A while back, I backed a Kickstarter for an RPG extension to a board game called "Tanares" to pick up a whole bunch of cheap D&D miniatures. I sent the first "Hero Pack" off to Blood Medusa Paints to get them painted up.
There were a good variation of miniatures in the set. The variety gives a good bunch of generic fantasy miniatures. The generic nature of the miniatures means that they won't suit a setting with a strong established aesthetic - but that's always going to be a problem that requires shopping around and specific purchases rather than generic ones.
I feel the best use of these characters, if not happening to match a description of a player character in an RPG, are as inspirations for friendly NPCs or dangerous antagonists for your PCs. Some are more generic - our rams head wizard here would make an excellent bandit mage, while the gold robed character could be a good cult leader or priest.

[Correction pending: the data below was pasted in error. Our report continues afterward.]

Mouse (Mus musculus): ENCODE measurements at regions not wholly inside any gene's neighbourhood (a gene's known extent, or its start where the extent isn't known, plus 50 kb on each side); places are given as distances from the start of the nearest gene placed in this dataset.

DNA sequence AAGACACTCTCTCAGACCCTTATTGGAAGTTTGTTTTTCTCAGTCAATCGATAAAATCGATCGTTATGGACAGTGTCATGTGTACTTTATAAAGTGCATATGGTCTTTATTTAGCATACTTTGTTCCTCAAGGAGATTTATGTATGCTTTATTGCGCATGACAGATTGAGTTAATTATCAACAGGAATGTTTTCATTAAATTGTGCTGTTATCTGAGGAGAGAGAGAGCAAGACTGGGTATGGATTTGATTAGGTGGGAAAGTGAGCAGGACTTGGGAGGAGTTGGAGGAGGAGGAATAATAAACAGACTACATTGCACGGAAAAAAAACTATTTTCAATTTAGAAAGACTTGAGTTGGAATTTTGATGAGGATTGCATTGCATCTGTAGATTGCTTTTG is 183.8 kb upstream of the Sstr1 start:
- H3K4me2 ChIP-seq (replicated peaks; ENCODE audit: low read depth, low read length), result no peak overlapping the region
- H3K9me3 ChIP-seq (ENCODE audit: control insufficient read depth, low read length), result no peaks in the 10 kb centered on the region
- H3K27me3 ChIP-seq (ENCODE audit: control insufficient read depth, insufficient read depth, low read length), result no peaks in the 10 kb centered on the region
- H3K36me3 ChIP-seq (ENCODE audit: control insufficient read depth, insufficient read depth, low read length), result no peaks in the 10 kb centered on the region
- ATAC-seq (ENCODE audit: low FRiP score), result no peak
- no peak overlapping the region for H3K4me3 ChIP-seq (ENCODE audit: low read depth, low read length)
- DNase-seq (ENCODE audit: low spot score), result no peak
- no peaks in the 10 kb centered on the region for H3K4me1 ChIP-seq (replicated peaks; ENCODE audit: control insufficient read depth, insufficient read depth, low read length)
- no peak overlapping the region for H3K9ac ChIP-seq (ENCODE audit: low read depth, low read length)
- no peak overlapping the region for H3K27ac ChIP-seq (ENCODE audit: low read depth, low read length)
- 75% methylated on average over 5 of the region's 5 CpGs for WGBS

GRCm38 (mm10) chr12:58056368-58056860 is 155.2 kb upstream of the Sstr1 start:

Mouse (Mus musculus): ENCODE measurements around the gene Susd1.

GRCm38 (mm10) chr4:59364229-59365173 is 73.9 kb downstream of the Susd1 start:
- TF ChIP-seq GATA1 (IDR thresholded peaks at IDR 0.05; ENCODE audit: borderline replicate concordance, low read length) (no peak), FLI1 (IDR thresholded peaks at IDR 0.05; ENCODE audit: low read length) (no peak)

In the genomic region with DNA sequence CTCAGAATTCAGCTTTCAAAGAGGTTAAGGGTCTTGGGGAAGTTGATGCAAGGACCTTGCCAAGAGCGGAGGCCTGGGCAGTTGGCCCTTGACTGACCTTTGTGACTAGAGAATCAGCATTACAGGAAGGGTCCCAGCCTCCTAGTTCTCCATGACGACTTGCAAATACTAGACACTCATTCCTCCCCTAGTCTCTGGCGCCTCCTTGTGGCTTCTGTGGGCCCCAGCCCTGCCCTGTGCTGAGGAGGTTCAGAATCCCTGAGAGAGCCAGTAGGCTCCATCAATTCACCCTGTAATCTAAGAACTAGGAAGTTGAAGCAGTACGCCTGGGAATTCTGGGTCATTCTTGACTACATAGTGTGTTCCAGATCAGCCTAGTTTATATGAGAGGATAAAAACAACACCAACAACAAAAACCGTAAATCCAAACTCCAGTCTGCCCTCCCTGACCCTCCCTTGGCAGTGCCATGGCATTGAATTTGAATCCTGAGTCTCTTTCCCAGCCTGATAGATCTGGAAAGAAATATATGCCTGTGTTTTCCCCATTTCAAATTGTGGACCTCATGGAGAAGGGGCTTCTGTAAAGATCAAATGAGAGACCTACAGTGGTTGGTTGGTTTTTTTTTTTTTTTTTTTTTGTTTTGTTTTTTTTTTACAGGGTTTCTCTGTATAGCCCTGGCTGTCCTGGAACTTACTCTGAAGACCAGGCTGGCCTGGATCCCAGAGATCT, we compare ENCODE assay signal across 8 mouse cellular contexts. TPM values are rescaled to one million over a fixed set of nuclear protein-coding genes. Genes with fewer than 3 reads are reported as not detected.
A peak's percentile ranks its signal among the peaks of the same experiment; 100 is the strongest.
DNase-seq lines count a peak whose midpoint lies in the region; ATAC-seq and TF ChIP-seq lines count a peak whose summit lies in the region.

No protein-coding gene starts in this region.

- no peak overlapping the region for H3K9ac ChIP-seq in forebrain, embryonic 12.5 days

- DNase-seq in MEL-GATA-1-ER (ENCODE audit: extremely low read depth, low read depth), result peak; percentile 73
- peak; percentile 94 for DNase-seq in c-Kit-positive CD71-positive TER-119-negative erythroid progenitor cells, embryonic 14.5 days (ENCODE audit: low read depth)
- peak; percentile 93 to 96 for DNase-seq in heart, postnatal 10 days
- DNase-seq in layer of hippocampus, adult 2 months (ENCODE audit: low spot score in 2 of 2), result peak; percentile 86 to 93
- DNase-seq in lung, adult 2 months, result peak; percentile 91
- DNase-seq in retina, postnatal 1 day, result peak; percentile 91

The samurai is a bit of an odd one, and I don't expect to be running a game that wholesale lifts the aesthetic of medieval Japan without any changes. On the other hand, the winged character or the lady with the snake and the raven could be a good inspiration for an unusual character your players could meet.
There's also some pretty generic options that can easily fit into any campaign - a werewolf, orc barbarian or swashbuckler holding a gem could easily slip into any campaign, though the idea of some kind of swashbuckling villain fighting with a magical jewel or spell focus could work really nicely. Jumpy lady is a bit weirdly niche too, but I'm not sure when I'd want to use her.